Monday, August 24, 2015

45. Moving Out, Heading Home

Two more entries in my grandmother's diary from August 1945:
8/18- Sent Buddy a box of cigars and cigarettes
8/24- Had a letter from Buddy. He is in Paris
With the war ending in the Pacific, the possibility of needing all these soldiers for an invasion of Japan was over. Things began to move quickly. After a summer of relative ease and relaxation, the troops were gathering to come home. The "greatest generation" has done its work and it's time to enjoy the benefits they have so clearly earned.

Friday, August 14, 2015

44. The War is Over

This is part of a series following my father's 10th Armored Division in World War II seventy years ago. He was a medic with the 80th Medical Battalion assigned to the 10th Armored, part of Patton’s Third Army.

From my grandmother's diary:
Everybody is excited- the war is over with Japan.

In short, the troops will soon be heading home. Even with the several months of relatively easy occupation duty, I would guess that suddenly the world changed for the better on that other August 14, 70 years ago. The days of the 10th Armored are numbered.

And no one could have been happier than the men of the 10th and their families.

Sunday, August 9, 2015

43. Another Bomb

The 10th Armored, still in Europe, must have wondered what all this could mean for them.....

On the day of the nuclear strike on Thursday, August 9, 1945, the population in Nagasaki was estimated to be 263,000, which consisted of 240,000 Japanese residents, 10,000 Korean residents, 2,500 conscripted Korean workers, 9,000 Japanese soldiers, 600 conscripted Chinese workers, and 400 Allied POWs. That day, the Boeing B-29 Superfortress Bockscar, commanded by Major Charles Sweeney, departed from Tinian's North Field just before dawn, this time carrying a plutonium bomb code named "Fat Man". The primary target for the bomb was Kokura, with the secondary target, Nagasaki, if the primary target was too cloudy to make a visual sighting. When the plane reached Kokura at 9:44 a.m., the city was obscured by clouds and smoke, as the nearby city of Yawata had been firebombed on the previous day. Unable to make a bombing attack on visual due to the clouds and smoke and with limited fuel, the plane left the city at 10:30 a.m. for the secondary target. After 20 minutes, the plane arrived at 10:50 a.m. over Nagasaki, but the city was also concealed by clouds. Desperately short of fuel and after making a couple of bombing runs without obtaining any visual target, the crew was forced to use radar in order to drop the bomb. At the last minute, the opening of the clouds allowed them to make visual contact with a racetrack in Nagasaki, and they dropped the bomb on the city's Urakami Valley midway between the Mitsubishi Steel and Arms Works in the south, and the Mitsubishi-Urakami Ordnance Works in the north. After 53 seconds of its release, the bomb exploded at 11:02 a.m. at an approximate altitude of 1,800 feet.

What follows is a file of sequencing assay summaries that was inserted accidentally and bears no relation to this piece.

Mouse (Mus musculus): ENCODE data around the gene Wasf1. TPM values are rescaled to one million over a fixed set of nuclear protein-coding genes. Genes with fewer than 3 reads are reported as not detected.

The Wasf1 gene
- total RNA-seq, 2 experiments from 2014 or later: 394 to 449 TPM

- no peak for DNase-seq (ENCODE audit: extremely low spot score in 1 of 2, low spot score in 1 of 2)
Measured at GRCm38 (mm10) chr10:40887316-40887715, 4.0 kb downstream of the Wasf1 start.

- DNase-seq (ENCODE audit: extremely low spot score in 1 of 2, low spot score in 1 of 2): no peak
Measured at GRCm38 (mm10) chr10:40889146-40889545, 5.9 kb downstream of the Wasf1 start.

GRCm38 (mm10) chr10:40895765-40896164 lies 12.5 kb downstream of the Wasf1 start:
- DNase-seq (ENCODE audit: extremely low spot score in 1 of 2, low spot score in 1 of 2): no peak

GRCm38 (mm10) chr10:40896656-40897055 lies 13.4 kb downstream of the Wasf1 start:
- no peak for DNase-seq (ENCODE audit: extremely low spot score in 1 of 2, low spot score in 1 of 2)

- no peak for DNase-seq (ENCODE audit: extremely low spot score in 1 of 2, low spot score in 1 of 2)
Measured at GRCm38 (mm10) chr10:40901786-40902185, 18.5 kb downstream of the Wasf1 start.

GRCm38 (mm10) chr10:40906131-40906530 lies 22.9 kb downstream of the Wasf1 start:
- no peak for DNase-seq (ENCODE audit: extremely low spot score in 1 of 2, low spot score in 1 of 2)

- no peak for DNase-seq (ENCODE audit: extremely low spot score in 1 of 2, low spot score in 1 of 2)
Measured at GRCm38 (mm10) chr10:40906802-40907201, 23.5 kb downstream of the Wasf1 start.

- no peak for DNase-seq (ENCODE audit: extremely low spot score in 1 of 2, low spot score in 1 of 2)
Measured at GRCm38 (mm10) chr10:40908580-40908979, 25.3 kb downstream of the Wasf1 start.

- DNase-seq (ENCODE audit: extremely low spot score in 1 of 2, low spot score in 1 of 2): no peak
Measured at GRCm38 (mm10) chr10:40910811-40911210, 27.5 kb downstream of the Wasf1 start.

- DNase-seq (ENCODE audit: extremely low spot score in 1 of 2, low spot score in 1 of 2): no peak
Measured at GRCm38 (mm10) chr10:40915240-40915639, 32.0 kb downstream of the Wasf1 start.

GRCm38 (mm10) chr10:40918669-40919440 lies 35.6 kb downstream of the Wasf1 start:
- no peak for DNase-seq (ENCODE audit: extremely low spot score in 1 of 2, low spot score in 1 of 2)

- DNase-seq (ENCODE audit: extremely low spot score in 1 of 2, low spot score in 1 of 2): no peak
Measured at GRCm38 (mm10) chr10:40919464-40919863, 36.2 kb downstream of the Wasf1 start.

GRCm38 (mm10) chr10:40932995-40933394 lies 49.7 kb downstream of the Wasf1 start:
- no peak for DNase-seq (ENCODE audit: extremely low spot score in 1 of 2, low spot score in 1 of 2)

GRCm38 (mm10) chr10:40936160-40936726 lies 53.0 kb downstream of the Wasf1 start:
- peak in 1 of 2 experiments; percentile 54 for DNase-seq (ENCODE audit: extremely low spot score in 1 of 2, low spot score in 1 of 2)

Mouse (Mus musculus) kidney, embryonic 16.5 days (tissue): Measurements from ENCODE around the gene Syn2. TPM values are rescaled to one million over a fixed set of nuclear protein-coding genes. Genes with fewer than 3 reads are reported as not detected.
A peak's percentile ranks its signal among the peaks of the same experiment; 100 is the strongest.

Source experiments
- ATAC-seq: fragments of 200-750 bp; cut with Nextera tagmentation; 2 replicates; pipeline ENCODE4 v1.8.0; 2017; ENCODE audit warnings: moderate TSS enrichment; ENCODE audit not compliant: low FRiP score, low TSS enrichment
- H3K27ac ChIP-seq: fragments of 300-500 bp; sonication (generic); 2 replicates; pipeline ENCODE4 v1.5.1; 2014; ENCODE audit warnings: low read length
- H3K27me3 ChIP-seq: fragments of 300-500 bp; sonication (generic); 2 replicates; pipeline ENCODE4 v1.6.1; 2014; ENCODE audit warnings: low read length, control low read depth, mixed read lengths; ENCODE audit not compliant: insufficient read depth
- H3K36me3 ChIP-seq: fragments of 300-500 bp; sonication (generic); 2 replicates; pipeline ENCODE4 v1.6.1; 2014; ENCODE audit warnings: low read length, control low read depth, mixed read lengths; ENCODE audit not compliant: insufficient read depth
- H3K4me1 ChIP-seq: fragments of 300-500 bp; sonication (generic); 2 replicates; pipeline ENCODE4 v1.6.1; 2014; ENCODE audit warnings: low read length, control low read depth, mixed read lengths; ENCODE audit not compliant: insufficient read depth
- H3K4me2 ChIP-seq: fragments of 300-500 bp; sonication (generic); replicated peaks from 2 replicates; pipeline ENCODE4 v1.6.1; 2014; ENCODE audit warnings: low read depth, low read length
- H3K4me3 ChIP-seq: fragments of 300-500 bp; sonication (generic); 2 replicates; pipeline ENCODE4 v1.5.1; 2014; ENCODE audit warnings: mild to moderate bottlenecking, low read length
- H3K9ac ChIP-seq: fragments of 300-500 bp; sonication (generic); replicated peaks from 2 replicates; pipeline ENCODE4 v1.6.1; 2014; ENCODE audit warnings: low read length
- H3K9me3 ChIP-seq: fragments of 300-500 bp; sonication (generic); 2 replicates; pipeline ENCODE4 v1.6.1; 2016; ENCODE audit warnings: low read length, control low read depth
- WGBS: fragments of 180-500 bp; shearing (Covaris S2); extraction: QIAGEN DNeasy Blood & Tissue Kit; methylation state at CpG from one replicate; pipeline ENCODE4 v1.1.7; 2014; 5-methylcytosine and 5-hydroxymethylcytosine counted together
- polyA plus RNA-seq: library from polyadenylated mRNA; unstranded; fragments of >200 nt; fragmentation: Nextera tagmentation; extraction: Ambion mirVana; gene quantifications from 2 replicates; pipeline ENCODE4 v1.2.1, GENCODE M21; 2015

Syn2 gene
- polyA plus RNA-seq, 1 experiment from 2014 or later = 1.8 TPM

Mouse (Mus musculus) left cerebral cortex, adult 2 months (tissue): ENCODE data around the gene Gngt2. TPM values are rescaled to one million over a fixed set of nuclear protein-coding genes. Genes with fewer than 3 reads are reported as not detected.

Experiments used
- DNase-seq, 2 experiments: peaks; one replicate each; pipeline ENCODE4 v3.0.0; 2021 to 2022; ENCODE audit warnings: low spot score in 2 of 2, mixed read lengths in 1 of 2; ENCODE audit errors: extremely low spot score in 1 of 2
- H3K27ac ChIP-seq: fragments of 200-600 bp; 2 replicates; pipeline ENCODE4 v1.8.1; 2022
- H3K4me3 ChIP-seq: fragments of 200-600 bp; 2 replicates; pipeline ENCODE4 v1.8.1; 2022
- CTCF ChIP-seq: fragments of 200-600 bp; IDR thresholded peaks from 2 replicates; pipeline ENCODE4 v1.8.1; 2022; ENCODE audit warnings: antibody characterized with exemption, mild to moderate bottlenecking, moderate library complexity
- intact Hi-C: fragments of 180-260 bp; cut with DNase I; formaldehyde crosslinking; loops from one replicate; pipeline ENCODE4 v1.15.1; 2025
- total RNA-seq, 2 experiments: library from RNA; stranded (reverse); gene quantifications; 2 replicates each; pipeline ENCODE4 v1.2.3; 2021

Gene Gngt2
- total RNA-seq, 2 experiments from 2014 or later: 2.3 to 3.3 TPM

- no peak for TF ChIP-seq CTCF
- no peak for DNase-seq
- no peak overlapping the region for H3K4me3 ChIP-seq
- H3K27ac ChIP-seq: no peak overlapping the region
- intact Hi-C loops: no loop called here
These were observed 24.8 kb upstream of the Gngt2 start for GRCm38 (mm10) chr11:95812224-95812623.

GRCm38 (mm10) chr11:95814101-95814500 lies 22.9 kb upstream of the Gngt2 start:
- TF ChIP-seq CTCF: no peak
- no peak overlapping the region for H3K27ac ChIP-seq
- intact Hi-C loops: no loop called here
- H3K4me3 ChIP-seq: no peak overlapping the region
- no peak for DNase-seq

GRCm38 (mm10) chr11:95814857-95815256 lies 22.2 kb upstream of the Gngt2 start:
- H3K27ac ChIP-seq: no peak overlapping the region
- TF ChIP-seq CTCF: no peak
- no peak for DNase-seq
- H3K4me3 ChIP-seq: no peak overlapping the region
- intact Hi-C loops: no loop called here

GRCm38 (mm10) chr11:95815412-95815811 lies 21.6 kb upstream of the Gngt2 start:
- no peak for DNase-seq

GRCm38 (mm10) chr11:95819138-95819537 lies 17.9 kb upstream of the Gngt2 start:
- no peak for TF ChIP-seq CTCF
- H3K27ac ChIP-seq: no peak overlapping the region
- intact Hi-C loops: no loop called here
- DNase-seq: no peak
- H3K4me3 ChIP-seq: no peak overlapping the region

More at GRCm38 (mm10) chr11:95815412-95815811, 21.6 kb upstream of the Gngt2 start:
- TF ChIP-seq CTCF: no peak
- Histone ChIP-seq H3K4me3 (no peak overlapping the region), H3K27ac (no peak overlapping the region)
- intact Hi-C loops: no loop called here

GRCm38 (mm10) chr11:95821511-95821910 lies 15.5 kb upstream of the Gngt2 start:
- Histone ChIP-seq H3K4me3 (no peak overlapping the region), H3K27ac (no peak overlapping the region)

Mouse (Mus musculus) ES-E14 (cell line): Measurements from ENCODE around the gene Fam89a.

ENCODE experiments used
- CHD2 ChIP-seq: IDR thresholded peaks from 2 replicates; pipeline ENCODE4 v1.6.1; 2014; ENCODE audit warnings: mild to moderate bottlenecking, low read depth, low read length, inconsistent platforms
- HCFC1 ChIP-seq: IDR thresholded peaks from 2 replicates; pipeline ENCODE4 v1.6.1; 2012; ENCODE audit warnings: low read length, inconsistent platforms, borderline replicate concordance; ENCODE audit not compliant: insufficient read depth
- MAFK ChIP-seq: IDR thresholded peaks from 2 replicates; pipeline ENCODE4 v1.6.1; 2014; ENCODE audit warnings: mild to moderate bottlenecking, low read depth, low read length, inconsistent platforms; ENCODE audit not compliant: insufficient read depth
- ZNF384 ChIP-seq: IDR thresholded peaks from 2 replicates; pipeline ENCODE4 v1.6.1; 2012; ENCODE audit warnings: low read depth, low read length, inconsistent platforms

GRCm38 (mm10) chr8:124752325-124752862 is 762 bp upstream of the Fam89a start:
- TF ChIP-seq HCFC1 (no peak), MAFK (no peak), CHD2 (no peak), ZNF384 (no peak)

The atomic bombing made Nagasaki the second and, to date, last city in the world to experience a nuclear attack.

39,000–80,000 killed

[Sidenote: In my grandmother's diary these is absolutely no mention of either Hiroshima or Nagasaki. She did not mention many world or news events at any time, but somehow, from our advantage point 70 years later it is interesting. My guess is that the average person was not really aware of the significance of the bomb at that time. Even with the over-the-top language and description given in the news, it would all have been science fiction to many.]

Here's the lead from the New York Times story on Nagasaki:
Guam, Thursday, Aug. 9 -- Gen. Carl A. Spaatz announced today that a second atomic bomb had been dropped, this time on the city of Nagasaki, and that crew members reported "good results."

The second use of the new and terrifying secret weapon which wiped out more than 60 percent of the city of Hiroshima and, according to the Japanese radio, killed nearly every resident of that town, occurred at noon today, Japanese time. The target today was an important industrial and shipping area with a population of about 258,000.